Pending picking at the entrails of the jobs data today from BLS, revisions over the next couple of months and the like, the markets are probably overreacting by further selling off Treasuries today.
The best thing for a supply-demand curve is to limit supply. The way supply of Treasuries is limited is for all the money-printing to taper off and reverse, as will happen if finally an up-cycle in the economy brings in more revenues and diminishes counter-cyclical expenditures.
In the meantime, traditionally inflation drops in the early stages of a recovery. Goldman Sachs is forecasting a period of zero core inflation. 3.5% Treasury yields not only look fine in that scenario, but are restrictive and impede economic growth.
Normally, a drop in the gold price as is happening in a major way today correlates with increased demand for Treasuries. It would appear that the stock sell-off today is an epiphenomenon. Whether the alleged rationale for the sell-off is that a stronger economy means less Fed easing or whether anyone is bothering concocting such an explanation hardly matters.
Per Jeremy Grantham, stocks are fundamentally overvalued by his and many other valuation measures, but he believes that "high quality" stocks are undervalued. I agree over the long term.
Diversification and skepticism about any prevailing theme will continue to serve investors well.
One way or the other, asset prices need to come into a fairer equilibrium with labor rates except those for CEOs of important companies and people in similar positions. Until that happens, various schemes have to persist to extend and pretend that these asset prices are realistic.
Just over the past few days, yours truly noted that GTU surged to 7-8% over NAV, and sold almost all of it. Even today, GTU has gone down less than GLD, which is now felt to be the better buy. If and when GLD slips to less than 20% above its 200 day moving average and GTU owners become anxious sellers and push its premium to NAV to 5% or less (it was as low as 2.4% recently), yours truly will consider increasing his current rock-bottom less than 3% of assets allocated to precious metals back toward its recent high of about 10%.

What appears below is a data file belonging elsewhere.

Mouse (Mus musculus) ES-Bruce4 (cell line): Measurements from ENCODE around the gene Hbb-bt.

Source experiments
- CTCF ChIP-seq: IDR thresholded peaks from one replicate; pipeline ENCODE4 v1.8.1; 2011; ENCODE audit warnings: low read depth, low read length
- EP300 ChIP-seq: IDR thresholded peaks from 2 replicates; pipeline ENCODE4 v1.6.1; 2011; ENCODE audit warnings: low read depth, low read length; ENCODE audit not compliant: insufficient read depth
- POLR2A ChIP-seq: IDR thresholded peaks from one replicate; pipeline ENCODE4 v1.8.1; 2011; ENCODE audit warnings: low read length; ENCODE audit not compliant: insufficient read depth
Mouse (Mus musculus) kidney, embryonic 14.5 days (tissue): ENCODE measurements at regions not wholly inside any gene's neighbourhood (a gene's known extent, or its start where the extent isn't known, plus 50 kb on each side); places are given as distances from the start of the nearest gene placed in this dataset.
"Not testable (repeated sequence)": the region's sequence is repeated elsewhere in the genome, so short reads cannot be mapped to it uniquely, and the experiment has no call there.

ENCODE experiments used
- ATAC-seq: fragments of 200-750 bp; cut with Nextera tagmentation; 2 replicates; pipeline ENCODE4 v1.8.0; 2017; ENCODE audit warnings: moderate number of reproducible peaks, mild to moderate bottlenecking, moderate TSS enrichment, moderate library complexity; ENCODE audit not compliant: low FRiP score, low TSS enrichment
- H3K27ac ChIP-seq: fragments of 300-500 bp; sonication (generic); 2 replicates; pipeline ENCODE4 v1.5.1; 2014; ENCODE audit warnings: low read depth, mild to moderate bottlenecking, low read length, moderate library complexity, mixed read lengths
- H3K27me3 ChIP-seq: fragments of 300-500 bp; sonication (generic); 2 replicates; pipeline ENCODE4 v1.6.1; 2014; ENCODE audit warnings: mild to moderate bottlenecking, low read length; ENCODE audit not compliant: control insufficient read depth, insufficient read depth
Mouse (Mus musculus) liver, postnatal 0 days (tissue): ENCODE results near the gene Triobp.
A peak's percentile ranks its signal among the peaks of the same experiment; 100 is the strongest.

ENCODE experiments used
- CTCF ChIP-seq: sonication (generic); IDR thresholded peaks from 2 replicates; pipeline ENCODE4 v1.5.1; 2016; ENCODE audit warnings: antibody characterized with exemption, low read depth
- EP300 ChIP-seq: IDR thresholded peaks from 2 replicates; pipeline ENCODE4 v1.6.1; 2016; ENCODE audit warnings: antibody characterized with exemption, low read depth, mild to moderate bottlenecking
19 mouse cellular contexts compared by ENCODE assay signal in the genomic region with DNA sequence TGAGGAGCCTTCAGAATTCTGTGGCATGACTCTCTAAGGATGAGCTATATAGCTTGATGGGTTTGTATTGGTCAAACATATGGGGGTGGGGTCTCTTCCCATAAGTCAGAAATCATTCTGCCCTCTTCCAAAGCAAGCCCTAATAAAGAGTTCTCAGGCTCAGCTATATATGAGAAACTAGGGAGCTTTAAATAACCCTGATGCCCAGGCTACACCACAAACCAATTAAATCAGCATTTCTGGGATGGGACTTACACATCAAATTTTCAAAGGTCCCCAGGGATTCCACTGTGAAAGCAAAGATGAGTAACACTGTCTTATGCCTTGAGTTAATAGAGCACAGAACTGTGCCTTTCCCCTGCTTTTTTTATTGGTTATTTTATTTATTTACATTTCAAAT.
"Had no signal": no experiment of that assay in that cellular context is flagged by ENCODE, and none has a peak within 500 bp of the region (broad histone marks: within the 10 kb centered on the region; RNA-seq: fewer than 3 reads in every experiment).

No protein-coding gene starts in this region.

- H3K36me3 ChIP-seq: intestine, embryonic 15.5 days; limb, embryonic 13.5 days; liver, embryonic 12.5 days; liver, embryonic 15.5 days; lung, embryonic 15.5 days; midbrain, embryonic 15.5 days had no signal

Just because gold got in the hands of speculators does not change its historical role as a safe haven.
I agree with Louise Yamada, Bill Fleckenstein, Jesse and many others that gold has much more upside, just as in another crisis, the perceived safety of Treasuries becomes priceless.
Many true investment experts such as Doug Kass missed the move in gold even though it has been based on the fundamental excess creation of credit and continue to call for it to come back to earth; see his piece Goodbye, Yellow Brick Road? for conventional thinking from a truly smart investor. Looking at other recent sharp upswings in gold this decade suggests that it has a good chance of finding support at $1100 plus/minus 2-3%, based on 30-60 day moving averages that have held support off a prolonged base as I interpret as having been formed between winter 2008 and summer 2009. Let's see if that plays out concomitant with a decline in GTU's premium to NAV.
We are in the part of the economic cycle and financial markets where any asset can be a good asset if indeed there is an underlying stability and raison d'etre to it. You don't have to sell an asset on price weakness, but stay away if there is fundamental weakness.
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